Geographic Isolation Facilitates the Evolution of Reproductive Isolation and Morphological Divergence




Worsham, McLean
Julius, Eric P.
Nice, Chris C.
Diaz, Peter H.
Huffman, David G.

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John Wiley & Sons Ltd.


Geographic isolation is known to contribute to divergent evolution, resulting in unique phenotypes. Oftentimes morphologically distinct populations are found to be interfertile while reproductive isolation is found to exist within nominal morphological species revealing the existence of cryptic species. These disparities can be difficult to predict or explain especially when they do not reflect an inferred history of common ancestry which suggests that environmental factors affect the nature of ecological divergence. A series of laboratory experiments and observational studies were used to address what role biogeographic factors may play in the ecological divergence of Hyalella amphipods. It was found that geographic isolation plays a key role in the evolution of reproductive isolation and divergent morphology and that divergence cannot be explained by molecular genetic variation.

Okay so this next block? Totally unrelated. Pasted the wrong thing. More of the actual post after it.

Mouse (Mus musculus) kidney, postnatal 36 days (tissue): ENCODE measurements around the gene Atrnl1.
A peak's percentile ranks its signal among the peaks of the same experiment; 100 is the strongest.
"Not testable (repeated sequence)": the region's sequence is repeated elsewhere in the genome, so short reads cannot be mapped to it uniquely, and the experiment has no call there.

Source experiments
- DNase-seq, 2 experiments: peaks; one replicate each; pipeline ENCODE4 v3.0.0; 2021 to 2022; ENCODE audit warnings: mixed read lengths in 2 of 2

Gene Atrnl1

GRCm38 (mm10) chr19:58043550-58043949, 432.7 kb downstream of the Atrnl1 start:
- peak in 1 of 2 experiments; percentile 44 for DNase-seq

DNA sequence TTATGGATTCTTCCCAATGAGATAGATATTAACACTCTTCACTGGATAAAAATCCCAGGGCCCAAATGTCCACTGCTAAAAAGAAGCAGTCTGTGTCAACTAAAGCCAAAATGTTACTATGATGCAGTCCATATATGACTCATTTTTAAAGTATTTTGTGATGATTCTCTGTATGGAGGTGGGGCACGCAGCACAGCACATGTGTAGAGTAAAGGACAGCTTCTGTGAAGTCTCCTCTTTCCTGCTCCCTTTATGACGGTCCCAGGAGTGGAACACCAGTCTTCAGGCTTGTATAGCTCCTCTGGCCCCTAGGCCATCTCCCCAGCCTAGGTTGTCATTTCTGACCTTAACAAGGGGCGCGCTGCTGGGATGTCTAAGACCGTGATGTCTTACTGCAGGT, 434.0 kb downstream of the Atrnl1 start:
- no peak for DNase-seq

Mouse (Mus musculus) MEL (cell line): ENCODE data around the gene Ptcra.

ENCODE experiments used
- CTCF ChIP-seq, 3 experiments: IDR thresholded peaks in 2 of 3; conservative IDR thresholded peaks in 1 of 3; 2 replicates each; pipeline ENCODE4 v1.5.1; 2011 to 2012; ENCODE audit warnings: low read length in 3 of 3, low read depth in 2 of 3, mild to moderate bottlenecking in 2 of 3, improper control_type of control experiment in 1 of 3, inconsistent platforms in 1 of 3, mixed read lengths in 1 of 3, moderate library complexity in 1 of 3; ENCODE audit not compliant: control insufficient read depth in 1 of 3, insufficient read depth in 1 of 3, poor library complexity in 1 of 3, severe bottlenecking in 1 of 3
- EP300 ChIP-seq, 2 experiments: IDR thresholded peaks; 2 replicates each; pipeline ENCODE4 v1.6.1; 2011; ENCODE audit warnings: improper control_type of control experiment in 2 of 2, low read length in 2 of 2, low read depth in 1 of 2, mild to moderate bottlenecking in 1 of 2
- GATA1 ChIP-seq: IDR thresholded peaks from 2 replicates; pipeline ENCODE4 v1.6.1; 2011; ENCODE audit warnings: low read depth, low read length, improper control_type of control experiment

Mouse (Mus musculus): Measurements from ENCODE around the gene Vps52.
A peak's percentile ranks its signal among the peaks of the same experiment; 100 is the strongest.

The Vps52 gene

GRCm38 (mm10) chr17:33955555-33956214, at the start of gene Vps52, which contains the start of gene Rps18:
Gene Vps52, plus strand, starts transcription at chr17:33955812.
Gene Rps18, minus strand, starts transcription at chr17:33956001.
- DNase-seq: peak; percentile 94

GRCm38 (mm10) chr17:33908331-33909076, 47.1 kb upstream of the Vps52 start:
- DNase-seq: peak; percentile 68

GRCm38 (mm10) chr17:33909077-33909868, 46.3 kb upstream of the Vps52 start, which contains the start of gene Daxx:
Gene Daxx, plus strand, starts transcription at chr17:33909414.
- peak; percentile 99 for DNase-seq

geographic isolation, molecular diversity, morphological diversity, reproductive isolation, evolution, Biology


Worsham, M. L. D., Julius, E. P., Nice, C. C., Diaz, P. H., & Huffman, D. G. (2017). Geographic isolation facilitates the evolution of reproductive isolation and morphological divergence. Ecology and Evolution, 7(23), pp. 10278–10288.


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